China: Tesla owners protest the surprise price cut they missed


Hundreds of Tesla owners gathered at the automaker’s showrooms and distribution centers in China over the weekend, demanding discounts and credits after a sudden price cut they said. which means they paid too much for the electric cars they bought before.

On Saturday, about 200 Tesla Model Y and Model 3 buyers recently gathered at a Tesla delivery center in Shanghai to protest the US automaker’s decision to cut prices for the second time in three months. on Friday.

Many said they believed the prices Tesla charged for their cars late last year would not be cut as abruptly or as deeply as the automaker just announced in a move aimed at boosting sales. goods and production support at the factory in Shanghai. The scheduled expiration of government subsidies at the end of 2022 also prompts many to complete their purchases.

Videos posted on social media show crowds at Tesla stores and delivery centers in other Chinese cities from Chengdu to Shenzhen, showing a consumer backlash widening.

After Friday’s surprise price drop, Tesla’s electric vehicle prices in China are now between 13% and 24% below September levels.

Analysts say Tesla’s move will likely boost its sales, which fell in December, and force other electric vehicle makers to cut prices at a time of faltering demand. in the world’s largest battery-powered car market.

While established automakers often cut prices to manage inventory and keep factories running when demand wanes, Tesla operates without a dealer and transparent pricing is part of it. brand image of the company.

“It may be a normal business practice but this is not how a responsible business should behave,” protested a Tesla owner at the company’s delivery center on the outskirts of Minhang. Shanghai on Saturday, the person surnamed Zhang said.

He and other Tesla owners, who said they received the goods in the final months of 2022, said they were disappointed with Friday’s sudden price drop and Tesla’s failure to explain to nearby buyers. this.

Zhang said police facilitated a meeting between Tesla employees and the assembled owners, at which the owners made a list of demands, including an apology and compensation. general or other credits. He added that Tesla employees agreed to respond on Tuesday.

About a dozen police officers could be seen at the Shanghai rally, and most videos of other protests also show a large police presence at Tesla locations.

Protests are not uncommon in China, where for years people have protested in large numbers over issues such as financial or property fraud, but authorities have been wary. higher after widespread protests in China’s top cities and universities late in the year. November against COVID-19 restrictions.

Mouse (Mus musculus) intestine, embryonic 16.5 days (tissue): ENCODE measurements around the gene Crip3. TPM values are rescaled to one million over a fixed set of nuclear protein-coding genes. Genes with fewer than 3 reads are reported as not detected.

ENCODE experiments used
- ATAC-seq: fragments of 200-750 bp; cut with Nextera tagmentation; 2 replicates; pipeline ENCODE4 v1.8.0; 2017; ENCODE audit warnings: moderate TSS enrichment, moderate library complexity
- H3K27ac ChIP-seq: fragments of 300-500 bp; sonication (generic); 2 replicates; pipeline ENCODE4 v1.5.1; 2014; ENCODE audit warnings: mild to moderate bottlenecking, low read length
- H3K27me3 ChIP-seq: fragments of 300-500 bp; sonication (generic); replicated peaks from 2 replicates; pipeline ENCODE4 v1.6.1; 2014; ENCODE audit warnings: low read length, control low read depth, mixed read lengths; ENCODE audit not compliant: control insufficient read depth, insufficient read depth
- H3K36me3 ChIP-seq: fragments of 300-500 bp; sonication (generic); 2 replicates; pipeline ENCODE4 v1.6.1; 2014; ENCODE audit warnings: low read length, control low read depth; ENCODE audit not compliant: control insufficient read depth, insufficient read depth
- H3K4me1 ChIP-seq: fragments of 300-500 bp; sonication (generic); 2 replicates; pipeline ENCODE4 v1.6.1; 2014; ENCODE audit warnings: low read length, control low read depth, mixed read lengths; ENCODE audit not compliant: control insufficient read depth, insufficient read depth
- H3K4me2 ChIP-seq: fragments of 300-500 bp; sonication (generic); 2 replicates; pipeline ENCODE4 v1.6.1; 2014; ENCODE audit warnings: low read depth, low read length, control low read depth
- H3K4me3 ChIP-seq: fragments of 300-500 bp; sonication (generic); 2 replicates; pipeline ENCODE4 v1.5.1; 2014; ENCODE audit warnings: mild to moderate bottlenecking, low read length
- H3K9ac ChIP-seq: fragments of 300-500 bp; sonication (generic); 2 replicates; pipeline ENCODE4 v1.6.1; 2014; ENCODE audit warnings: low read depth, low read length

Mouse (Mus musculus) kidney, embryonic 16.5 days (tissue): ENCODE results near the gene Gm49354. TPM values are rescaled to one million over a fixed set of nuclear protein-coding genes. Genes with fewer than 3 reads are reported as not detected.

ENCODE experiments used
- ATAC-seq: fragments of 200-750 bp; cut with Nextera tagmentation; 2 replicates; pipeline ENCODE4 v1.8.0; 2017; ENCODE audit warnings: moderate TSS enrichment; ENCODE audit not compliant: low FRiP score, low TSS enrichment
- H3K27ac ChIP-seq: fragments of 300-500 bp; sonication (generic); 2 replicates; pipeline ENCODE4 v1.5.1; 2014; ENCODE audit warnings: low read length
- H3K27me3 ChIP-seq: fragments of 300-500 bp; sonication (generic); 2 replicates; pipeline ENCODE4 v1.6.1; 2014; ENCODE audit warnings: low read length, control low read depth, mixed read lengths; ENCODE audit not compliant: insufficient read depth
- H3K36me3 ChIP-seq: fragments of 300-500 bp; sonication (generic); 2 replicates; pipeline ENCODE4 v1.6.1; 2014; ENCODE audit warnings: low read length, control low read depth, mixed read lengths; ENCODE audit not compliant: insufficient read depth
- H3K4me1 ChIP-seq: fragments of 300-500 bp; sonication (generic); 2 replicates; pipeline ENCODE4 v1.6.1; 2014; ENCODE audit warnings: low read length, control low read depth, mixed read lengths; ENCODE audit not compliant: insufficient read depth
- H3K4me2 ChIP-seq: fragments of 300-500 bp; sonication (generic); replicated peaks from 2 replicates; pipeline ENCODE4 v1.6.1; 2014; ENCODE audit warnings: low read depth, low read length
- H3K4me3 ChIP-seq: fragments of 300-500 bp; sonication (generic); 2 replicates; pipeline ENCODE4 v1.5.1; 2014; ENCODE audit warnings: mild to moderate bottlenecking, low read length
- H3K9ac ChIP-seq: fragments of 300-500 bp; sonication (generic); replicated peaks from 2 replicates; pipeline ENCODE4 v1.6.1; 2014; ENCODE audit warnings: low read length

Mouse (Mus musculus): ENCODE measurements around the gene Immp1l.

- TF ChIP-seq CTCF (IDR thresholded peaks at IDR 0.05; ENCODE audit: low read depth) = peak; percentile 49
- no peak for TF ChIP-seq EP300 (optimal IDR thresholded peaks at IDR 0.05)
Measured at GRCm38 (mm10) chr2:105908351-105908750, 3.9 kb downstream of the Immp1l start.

Other videos that appear to be of Tesla owners protesting were also posted to Chinese social media platforms on Saturday.

A video that Reuters has verified, filmed at a Tesla store in the southwestern city of Chengdu, shows a crowd chanting: “Give us money back, give us back our car.”

Another video, apparently shot in Beijing, shows police cars arriving to disperse crowds outside a Tesla store.

Reuters was unable to verify the content of either video.

Tesla has no plans to compensate buyers who received goods prior to the most recent sale, a spokesperson for Tesla China told Reuters on Saturday.

He did not respond when asked to comment on the protests.

China accounts for about a third of Tesla’s global sales in 2021, and the Shanghai factory, which employs about 20,000 workers, is the only one with the highest productivity and profitability.

Analysts have been positive about Tesla’s ability to lower prices to boost sales growth with a year to go since the announcement of its next new vehicle, the Cybertruck.

“Nowhere else in the world does Tesla face the kind of competition they have here [in China]”, said Bill Russo, head of consulting firm Automobility Ltd. in Shanghai.

“They’re in a much larger electric vehicle market with companies able to price more aggressively than they could, until now.”

In 2021, Tesla faced a public relations storm after an unhappy customer climbed into a car at the Shanghai auto show to protest the company’s handling of her complaints. about her car’s brakes.

Tesla responded by apologizing to Chinese consumers for not addressing complaints in a timely manner.

(Reporting by Brenda Goh, Zhang Yan and Casey Hall; Editing by Kevin Krolicki and Tomasz Janowski)

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